According to a preferred embodiment a further filter could be used—in combination with said UV source—filtering said UV irradiation to irradiate the water, e.g. to cut-off the UV irradiation at predetermined wave length. E.g., a quartz sleeve could be used to achieve cut-off of the UV irradiation at 240 nm to irradiate said water to be treated, e.g. potable water, with UV wave length longer than 240 nm.

According to a preferred embodiment said water to be treated flows at a flow rate of 50 m3/h-1000 m3/h, especially at a flow rate of about 200 m3/h. The flow rate can be controlled/monitored by use of a flow control. Often the flow rate is a given requirement of the customers and therefore the monitoring of variations in flow rate can be used to adjust the AOP water treatment accordingly.

According to a preferred embodiment said water to be treated, for example potable water, (municipal) waste water, industrial-/process water or ultrapure water, could be contaminated water, especially water contaminated with hazardous contaminants with low bio degradability, e.g. residuals of pesticides, pharmaceuticals, personal care or x-ray contrast media. Further more said contaminated water could be contaminated with water contaminants with a low concentration of maximum 2 μg/l.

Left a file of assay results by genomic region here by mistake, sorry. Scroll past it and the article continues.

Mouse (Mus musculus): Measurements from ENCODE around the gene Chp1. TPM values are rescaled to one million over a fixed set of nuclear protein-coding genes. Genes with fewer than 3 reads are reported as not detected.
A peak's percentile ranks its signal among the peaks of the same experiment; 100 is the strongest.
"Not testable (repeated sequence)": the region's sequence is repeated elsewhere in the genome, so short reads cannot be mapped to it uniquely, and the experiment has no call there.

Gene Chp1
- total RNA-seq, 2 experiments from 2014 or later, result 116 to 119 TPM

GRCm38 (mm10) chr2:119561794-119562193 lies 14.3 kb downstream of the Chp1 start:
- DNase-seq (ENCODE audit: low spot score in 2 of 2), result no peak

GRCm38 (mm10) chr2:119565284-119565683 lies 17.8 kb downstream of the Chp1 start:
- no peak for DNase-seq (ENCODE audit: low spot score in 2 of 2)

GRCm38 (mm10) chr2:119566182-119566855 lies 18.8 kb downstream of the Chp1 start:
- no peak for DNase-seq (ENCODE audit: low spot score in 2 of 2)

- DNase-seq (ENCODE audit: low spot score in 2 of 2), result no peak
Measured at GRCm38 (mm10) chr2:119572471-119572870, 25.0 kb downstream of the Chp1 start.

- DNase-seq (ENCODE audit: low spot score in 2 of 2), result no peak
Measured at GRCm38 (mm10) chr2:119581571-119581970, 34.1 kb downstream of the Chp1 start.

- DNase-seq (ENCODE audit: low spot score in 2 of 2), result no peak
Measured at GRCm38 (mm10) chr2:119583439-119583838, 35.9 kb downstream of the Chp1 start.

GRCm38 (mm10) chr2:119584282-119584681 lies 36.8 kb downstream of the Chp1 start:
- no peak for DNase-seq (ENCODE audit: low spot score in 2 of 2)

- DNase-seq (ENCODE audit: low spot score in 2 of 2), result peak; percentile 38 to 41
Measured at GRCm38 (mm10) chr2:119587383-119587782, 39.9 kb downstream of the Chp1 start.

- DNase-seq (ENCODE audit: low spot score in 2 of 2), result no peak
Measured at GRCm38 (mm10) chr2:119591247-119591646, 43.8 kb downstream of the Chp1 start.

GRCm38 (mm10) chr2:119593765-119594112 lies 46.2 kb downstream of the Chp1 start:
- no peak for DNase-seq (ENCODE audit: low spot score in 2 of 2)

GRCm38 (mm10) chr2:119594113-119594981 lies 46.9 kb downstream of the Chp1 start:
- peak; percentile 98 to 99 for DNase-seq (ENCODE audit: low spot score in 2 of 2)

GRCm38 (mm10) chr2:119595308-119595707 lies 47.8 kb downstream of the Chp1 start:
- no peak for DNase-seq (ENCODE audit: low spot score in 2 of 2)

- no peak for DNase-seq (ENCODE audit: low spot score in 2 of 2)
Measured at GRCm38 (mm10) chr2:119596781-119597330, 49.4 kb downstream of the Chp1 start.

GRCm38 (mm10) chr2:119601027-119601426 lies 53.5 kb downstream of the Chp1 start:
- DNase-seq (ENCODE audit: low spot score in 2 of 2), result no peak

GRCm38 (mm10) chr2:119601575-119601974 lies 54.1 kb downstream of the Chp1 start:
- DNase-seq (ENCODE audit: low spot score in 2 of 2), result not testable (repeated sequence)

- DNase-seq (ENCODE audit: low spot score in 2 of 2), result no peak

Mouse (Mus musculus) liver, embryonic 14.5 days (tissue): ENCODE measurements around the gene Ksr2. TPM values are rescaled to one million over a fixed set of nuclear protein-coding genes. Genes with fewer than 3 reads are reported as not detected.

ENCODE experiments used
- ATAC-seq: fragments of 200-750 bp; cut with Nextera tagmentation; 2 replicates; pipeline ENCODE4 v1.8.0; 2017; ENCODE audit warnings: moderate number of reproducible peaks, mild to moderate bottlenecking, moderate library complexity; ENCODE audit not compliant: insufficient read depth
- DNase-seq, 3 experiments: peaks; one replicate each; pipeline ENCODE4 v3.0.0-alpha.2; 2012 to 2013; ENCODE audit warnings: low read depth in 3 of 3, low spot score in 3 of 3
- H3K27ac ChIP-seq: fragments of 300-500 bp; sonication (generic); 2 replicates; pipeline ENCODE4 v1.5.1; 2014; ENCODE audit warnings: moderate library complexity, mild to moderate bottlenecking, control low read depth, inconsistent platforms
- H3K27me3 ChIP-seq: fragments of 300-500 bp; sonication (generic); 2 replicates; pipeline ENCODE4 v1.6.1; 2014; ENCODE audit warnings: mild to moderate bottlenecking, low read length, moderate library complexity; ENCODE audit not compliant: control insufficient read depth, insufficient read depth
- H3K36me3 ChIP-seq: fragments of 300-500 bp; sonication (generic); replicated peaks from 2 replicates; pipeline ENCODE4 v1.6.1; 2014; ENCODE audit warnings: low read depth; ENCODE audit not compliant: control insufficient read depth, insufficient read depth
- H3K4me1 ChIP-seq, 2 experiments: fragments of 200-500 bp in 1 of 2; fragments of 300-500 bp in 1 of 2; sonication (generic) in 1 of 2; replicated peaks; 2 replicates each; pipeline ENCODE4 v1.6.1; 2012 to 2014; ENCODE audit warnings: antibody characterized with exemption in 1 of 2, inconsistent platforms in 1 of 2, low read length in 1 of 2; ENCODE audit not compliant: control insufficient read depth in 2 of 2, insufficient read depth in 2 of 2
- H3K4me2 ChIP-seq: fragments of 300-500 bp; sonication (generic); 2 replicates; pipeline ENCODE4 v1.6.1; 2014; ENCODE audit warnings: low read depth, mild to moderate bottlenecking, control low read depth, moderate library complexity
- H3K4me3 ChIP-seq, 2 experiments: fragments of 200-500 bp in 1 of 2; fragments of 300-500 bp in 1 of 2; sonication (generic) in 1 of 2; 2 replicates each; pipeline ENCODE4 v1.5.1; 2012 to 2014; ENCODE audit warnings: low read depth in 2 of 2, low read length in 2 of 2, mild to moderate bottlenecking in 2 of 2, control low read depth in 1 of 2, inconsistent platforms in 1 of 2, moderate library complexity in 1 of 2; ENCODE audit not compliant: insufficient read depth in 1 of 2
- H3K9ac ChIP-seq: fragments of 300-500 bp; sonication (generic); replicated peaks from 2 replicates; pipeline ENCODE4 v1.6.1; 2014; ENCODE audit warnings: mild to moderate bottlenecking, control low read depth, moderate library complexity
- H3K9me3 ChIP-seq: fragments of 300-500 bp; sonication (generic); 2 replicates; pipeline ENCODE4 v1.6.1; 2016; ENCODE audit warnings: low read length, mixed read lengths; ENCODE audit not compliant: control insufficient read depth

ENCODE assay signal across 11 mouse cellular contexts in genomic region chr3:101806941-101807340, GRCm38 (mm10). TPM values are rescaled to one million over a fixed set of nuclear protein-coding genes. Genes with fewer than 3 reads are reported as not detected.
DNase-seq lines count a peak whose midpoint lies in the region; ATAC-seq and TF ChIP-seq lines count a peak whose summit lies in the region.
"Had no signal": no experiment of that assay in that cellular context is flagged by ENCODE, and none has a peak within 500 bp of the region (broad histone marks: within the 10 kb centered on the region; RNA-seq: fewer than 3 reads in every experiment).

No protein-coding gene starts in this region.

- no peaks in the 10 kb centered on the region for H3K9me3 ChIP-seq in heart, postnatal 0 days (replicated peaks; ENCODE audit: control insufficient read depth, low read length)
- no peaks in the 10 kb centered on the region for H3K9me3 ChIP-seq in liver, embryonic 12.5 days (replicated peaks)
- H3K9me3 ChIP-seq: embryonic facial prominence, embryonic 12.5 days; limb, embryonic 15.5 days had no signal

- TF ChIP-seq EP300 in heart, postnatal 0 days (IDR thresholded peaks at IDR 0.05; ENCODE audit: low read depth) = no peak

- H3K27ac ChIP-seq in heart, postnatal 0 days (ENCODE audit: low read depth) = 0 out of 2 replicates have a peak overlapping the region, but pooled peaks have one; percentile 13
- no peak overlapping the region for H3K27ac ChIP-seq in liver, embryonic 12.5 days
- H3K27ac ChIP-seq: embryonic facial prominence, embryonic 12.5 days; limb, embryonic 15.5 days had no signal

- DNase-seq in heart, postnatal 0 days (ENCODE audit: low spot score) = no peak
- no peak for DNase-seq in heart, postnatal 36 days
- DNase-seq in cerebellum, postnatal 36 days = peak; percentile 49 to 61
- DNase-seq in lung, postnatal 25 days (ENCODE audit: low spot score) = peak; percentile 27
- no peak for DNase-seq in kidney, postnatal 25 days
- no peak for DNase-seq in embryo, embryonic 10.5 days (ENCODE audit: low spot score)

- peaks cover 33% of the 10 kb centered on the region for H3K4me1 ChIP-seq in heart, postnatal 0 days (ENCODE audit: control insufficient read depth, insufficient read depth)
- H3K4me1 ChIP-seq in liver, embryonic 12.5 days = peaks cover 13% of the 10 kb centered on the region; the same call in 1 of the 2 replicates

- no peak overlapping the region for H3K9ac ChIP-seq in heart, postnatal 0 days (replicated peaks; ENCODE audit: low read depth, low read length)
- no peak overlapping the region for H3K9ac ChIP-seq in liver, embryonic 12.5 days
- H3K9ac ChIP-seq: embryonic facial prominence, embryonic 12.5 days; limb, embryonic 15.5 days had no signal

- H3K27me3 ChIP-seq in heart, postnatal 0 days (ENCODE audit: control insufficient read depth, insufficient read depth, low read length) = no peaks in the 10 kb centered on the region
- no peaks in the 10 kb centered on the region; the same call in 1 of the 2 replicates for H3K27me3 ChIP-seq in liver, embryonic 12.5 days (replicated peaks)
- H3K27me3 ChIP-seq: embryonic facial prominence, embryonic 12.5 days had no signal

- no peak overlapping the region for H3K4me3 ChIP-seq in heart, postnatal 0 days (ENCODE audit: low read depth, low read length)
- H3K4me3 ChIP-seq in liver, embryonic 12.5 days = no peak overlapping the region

Further advantages as well as advantageous features of the invention appear from the following description.

BRIEF DESCRIPTION OF THE DRAWINGS

With reference to the appended drawings, below follows a specific description of an embodiment of the invention cited as example, water treatment using UV/chlorine species AOP with a chemical post treatment.

In the drawings:

FIG. 1 is a schematic illustration of a water treatment system according to an embodiment of the invention,